How does interference relate to standing waves?

1 Answer
Apr 22, 2015

Difficult question!
A way to produce standing waves is to make two waves interfere with each other.

Consider a long rope and you producing a wave on it (shaking the rope) propagating to the right with amplitude #A# (1). Consider now that your wave meets another one quite similar but going in the opposite direction (2)...the two interfere.

The superposition of the two waves, after a while, produces a standing wave, i.e., a wave that oscillates vertically but is fixed doesn’t' travel anymore (3)!!!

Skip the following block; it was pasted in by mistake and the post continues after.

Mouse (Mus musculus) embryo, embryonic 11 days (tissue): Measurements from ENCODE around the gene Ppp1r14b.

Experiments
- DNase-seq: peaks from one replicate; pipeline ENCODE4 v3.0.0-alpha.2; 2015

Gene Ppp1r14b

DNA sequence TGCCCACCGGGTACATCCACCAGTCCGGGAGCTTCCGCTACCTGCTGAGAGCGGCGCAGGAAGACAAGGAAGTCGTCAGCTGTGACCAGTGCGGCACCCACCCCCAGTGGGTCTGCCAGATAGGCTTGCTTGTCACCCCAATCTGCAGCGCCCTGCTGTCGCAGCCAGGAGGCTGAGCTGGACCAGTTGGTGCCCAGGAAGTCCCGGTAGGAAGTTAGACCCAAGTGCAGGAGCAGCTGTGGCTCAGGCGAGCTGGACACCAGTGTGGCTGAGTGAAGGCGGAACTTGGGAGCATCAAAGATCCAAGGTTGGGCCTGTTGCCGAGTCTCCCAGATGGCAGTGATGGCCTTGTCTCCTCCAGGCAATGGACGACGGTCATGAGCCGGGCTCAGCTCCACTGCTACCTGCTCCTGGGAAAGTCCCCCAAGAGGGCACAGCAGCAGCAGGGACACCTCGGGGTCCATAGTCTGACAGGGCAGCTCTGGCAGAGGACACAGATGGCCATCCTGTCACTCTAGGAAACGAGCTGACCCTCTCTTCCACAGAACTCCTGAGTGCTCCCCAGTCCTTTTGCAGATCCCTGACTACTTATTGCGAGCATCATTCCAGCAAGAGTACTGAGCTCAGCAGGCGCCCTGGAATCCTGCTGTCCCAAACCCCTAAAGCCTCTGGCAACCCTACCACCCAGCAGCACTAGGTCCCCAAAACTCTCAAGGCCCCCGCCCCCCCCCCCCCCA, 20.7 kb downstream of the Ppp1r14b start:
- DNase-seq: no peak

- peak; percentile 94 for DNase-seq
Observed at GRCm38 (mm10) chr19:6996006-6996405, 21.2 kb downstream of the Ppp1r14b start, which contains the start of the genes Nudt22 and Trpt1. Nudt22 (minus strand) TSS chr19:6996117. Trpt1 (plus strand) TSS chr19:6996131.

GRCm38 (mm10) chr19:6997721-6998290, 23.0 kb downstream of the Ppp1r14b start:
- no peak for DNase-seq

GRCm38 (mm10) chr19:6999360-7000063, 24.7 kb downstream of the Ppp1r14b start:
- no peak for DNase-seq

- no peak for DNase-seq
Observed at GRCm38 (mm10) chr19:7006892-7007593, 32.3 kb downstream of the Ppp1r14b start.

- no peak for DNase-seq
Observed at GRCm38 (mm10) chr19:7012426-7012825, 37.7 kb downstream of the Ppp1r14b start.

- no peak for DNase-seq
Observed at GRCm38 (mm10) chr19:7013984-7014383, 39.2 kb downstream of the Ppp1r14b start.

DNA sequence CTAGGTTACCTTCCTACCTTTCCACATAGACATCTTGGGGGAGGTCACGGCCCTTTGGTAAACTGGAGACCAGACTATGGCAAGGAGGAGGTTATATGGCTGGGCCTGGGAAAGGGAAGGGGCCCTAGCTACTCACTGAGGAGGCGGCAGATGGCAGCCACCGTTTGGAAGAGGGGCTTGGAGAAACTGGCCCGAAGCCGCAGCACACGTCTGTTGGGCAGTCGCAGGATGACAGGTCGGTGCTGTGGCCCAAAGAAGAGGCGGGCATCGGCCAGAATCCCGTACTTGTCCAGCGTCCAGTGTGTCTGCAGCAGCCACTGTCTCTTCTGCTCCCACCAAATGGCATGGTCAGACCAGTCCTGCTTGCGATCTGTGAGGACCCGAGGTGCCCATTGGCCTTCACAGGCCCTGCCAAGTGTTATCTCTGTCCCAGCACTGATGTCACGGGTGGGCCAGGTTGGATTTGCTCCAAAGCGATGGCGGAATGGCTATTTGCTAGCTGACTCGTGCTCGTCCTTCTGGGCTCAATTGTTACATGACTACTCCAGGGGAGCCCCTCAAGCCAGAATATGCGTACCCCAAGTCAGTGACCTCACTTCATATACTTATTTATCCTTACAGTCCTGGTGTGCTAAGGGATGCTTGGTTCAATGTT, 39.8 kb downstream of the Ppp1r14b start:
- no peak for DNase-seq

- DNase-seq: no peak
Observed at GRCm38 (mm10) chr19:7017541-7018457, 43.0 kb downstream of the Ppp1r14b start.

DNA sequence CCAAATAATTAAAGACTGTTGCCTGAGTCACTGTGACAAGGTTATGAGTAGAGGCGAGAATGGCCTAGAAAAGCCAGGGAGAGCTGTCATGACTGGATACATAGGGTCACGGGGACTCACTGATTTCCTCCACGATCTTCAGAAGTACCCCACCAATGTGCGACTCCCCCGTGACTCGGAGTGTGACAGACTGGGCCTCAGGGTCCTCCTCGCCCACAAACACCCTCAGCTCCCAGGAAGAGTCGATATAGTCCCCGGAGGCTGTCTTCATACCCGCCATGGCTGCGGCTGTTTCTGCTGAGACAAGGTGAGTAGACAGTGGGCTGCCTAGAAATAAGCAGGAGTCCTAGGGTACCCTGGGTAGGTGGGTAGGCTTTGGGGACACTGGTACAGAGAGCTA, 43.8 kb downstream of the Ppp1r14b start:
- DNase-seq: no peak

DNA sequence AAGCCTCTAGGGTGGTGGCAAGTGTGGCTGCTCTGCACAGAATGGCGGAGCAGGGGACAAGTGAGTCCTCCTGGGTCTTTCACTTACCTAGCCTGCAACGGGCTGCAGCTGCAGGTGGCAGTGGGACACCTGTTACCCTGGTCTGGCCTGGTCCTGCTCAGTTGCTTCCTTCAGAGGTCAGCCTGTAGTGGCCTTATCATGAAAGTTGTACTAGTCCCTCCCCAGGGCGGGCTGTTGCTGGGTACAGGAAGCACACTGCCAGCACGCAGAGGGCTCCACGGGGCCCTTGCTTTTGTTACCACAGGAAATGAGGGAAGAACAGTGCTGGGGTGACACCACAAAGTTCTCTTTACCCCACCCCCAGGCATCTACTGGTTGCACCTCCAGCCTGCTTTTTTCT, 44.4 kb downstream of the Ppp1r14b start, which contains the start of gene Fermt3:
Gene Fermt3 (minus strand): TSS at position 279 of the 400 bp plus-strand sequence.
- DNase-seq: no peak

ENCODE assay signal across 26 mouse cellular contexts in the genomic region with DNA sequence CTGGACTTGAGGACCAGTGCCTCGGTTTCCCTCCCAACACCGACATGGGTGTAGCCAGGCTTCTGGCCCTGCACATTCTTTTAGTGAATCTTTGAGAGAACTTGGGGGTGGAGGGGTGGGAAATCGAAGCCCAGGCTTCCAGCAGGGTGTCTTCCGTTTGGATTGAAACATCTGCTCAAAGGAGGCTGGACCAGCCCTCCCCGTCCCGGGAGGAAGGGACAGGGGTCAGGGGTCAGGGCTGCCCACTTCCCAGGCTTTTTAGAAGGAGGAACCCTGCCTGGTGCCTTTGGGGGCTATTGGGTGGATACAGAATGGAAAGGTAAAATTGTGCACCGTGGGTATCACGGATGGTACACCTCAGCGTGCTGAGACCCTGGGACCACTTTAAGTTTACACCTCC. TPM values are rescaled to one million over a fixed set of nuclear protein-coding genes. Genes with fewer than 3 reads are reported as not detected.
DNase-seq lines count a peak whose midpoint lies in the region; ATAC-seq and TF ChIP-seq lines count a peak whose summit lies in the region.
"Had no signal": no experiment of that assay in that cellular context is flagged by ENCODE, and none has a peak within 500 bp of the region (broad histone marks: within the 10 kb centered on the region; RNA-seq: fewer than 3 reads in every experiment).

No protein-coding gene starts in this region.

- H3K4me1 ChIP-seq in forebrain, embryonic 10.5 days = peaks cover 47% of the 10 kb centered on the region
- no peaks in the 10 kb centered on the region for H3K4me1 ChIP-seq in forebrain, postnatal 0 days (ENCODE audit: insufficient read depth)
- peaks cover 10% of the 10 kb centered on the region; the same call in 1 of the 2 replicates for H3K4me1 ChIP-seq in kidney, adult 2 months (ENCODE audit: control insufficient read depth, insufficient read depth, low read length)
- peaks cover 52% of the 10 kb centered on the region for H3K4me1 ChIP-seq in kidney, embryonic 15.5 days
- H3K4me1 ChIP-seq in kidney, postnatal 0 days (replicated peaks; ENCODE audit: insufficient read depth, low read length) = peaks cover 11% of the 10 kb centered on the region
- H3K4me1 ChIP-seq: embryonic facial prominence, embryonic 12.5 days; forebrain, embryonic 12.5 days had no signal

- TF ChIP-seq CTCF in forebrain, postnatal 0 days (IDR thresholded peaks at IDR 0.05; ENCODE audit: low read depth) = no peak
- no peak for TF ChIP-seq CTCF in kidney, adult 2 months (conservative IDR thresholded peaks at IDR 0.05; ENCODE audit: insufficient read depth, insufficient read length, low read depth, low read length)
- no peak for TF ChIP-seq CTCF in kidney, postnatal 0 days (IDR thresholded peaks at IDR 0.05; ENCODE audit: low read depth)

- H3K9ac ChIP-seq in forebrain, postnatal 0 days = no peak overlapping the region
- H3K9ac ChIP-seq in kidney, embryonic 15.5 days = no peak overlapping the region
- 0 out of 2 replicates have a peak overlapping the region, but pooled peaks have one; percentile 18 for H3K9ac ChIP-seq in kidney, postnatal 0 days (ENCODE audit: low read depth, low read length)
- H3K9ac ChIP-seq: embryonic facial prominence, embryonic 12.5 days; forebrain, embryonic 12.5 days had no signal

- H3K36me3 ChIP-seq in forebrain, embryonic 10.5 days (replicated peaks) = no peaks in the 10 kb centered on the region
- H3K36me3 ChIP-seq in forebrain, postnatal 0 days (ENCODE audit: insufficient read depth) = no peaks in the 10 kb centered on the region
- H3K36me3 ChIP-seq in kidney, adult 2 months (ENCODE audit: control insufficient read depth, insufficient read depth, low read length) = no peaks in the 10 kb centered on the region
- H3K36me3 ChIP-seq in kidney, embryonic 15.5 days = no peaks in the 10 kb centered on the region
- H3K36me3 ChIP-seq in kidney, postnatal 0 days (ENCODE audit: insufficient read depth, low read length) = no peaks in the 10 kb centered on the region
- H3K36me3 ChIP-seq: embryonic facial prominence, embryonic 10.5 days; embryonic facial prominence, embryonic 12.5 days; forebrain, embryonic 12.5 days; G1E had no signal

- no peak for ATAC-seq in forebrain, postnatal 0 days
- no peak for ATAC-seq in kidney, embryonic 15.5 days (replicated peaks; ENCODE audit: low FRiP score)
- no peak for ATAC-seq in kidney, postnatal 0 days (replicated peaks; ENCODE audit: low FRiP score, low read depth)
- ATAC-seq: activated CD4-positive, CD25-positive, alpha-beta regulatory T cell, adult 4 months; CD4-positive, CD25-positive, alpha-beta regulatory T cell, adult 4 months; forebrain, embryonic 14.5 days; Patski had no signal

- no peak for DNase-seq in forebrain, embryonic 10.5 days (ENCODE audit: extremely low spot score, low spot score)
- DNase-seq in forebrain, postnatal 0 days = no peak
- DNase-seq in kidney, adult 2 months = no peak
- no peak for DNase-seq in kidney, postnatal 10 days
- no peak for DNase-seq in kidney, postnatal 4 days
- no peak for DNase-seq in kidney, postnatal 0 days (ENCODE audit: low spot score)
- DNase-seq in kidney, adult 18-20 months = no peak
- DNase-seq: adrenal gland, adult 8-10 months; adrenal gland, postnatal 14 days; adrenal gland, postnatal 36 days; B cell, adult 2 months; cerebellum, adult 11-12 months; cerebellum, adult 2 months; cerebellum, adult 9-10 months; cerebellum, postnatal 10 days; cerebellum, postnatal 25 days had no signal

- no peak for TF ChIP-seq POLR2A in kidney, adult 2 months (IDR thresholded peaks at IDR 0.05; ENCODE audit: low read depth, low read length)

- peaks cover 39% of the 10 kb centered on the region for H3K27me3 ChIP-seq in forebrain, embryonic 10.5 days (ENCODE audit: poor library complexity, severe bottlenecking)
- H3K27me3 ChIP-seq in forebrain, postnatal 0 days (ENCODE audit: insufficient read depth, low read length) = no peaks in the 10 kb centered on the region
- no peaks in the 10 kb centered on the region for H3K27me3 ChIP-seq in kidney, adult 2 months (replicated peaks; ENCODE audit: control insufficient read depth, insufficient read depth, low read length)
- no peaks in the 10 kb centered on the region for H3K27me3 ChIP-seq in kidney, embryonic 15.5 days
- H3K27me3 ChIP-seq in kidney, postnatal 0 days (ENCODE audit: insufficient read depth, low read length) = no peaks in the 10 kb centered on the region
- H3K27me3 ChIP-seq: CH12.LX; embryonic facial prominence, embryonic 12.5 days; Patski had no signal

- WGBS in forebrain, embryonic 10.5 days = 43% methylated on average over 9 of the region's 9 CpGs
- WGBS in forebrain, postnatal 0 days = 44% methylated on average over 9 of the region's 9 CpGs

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Each point on the rope is now forced to have a vertical oscillation that cannot have all the amplitudes!!! For example, a node (where you have perfect destructive interference) is a point P of your rope that will never oscillate again (while before the formation of the standing wave could move up and down according to the propagation of the wave to the right); an anti-node will now have double the amplitude, #2A#, it had before the formation of the standing wave (construction interference)!!!

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Hope it helps!